|Date(s):||May 15, 1868 to 1868|
|Tag(s):||Economy, Migration/Transportation, Women|
|Course:||“Rise And Fall of the Slave South,” University of Virginia|
Lucy Brown left on a long trip, so long that the sheer volume of her own and her daughter's luggage precluded her from stopping to visit her sister on her return. Mrs. Brown wrote her sister a short letter explaining why she could not stop and visit, and that she would be away from her native Charlottesville until the end of June. When she wrote the letter, Mrs. Brown was traveling through Lynchburg. She relied on southern railroads to take her where she wanted to go.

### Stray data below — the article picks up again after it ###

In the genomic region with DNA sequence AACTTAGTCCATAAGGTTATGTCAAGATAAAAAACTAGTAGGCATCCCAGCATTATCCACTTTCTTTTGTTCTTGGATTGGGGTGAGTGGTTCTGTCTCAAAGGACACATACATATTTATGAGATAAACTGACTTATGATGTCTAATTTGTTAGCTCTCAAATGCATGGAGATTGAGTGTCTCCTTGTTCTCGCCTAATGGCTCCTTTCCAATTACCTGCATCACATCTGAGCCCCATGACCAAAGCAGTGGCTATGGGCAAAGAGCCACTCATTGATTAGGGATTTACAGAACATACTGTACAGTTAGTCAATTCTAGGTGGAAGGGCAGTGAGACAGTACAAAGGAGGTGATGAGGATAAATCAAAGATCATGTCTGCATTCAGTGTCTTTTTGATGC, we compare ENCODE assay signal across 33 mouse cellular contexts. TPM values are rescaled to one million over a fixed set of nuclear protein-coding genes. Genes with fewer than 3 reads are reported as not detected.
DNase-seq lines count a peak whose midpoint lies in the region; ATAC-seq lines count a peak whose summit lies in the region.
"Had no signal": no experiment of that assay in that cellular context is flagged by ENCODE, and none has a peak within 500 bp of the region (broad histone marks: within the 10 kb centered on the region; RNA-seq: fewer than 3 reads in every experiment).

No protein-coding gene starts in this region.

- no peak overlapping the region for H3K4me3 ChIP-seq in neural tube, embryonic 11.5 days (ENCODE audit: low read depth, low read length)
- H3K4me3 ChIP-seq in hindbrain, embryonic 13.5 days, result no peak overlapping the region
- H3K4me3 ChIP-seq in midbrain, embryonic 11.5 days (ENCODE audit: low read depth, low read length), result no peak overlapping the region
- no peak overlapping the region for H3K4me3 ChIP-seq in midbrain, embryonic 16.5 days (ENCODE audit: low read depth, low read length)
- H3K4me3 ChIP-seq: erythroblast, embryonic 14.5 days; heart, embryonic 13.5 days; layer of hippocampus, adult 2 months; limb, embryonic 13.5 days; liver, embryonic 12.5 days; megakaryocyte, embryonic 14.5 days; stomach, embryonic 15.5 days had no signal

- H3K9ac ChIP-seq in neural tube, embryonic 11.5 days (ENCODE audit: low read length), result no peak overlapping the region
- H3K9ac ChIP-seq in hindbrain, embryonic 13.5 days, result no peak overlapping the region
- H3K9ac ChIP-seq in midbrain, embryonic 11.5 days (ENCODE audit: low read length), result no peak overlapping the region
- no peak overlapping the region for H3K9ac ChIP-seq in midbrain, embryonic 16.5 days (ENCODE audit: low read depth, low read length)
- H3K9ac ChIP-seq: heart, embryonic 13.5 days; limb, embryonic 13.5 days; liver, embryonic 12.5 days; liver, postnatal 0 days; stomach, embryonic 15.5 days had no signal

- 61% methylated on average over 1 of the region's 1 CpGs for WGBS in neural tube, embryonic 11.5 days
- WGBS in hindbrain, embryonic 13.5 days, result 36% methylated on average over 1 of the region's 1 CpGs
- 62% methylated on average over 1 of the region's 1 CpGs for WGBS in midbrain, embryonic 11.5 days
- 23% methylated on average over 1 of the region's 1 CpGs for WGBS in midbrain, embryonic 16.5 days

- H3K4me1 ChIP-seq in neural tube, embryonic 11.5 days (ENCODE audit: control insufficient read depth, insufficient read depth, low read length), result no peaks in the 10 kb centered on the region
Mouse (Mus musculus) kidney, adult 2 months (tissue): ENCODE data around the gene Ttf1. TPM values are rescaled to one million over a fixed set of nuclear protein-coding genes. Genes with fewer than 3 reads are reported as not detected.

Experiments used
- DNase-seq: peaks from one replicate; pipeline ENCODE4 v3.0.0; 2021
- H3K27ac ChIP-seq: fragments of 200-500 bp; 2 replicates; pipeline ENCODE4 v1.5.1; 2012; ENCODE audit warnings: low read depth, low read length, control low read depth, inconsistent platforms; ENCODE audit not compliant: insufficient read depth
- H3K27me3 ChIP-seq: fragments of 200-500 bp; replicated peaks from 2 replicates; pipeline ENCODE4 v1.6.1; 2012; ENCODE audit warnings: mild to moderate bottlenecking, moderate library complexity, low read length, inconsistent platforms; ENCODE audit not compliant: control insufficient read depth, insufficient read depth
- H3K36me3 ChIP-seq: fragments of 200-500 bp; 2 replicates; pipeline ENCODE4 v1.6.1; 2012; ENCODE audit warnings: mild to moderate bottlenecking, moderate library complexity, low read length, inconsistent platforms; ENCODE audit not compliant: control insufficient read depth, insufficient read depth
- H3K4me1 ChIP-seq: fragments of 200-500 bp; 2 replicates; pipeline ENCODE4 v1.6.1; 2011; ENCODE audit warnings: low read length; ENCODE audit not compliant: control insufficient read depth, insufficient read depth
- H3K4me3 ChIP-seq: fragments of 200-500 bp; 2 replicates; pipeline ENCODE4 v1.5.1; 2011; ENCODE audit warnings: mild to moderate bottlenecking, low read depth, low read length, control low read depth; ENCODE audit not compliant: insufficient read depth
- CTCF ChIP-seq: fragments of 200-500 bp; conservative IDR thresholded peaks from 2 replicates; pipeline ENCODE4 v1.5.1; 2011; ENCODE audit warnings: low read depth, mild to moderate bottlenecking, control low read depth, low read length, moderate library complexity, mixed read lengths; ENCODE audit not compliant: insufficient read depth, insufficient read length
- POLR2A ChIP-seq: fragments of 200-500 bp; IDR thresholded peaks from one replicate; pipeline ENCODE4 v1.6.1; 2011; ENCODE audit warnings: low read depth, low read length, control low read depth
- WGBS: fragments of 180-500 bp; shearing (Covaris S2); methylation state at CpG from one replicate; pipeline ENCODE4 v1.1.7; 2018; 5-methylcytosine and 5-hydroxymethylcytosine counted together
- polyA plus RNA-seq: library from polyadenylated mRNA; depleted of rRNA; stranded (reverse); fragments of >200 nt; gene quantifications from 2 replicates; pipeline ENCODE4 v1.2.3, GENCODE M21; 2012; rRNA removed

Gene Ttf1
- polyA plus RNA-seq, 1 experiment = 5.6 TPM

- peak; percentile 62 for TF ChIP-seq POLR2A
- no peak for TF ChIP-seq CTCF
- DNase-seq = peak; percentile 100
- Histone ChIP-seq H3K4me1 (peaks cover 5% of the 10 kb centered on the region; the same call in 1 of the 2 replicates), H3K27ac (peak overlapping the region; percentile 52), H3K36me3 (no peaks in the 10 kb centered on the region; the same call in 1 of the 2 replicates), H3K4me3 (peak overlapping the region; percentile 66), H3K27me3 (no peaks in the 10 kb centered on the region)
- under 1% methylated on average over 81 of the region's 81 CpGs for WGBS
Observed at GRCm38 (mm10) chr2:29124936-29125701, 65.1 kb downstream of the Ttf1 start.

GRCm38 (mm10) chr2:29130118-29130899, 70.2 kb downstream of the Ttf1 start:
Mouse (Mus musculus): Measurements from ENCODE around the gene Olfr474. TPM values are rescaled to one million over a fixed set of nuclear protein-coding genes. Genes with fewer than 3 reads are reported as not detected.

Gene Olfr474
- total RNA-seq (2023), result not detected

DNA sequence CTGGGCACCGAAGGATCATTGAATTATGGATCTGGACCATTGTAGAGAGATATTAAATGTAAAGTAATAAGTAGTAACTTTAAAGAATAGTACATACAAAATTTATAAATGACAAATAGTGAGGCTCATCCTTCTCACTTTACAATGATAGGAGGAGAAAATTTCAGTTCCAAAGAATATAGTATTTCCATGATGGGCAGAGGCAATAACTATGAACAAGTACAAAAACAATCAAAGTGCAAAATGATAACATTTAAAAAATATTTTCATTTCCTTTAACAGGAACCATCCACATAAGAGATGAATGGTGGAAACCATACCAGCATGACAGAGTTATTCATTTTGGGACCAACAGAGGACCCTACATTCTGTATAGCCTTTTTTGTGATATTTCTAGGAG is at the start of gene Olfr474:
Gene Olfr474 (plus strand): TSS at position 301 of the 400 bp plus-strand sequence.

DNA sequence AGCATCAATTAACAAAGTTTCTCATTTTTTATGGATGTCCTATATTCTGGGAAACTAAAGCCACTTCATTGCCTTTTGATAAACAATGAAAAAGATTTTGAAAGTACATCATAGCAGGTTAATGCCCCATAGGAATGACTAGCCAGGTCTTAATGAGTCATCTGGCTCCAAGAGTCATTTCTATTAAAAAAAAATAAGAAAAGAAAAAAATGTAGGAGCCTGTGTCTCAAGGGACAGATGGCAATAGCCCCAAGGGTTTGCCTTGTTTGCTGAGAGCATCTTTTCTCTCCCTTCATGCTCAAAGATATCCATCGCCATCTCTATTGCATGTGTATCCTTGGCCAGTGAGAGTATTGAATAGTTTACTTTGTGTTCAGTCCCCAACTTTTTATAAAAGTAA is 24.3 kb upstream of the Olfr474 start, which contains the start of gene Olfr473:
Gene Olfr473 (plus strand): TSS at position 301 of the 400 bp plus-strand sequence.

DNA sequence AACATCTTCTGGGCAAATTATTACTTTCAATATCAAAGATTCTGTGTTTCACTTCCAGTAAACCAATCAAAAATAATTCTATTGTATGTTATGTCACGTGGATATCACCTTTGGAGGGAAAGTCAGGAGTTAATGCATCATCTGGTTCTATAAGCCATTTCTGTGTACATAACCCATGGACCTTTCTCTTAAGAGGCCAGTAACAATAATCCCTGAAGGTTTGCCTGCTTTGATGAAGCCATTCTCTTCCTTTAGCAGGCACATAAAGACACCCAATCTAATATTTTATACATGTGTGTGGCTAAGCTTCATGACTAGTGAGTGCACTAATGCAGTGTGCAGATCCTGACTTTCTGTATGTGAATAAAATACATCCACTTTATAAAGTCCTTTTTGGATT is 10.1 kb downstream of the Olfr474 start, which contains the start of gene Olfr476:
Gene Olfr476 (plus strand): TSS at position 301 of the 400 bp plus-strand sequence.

Mrs. Brown's went on her trip at a time when southern railroads companies were repairing the damage inflicted upon them by the Civil War. The southern railroads at the end of the war were severely dilapidated. Virginia was one of the first southern states to court northern capital investment in railroads. Without that help, Mrs. Brown might not have even been able to travel as she did in 1868. However even by 1868 southern railroads did not have enough capital to make marked improvement. A large amount of railroad graft involving carpetbaggers also took place that year. The Panic of 1873 made hurt the struggling companies even more. The Richmond and Danville Railroad was one of many southern railroads that Mrs. Brown went on her trip. That year the railroad company registered costs at 61.8 percent of receipts. Railroad travel in south was very significant because southern railroads were absolutely inadequate in comparison with the North. Their lesser capabilities were clearly evident during Civil War and prolonged economic recovery after the Civil War. Mrs. Brown's railroad trip in 1868 exemplified the most modern means of travel, and the possibilities for modernization in the South. Unfortunately the reality of railroads in Virginia and the South after the Civil War necessitated heavy investment before such a modernization of the region would be possible.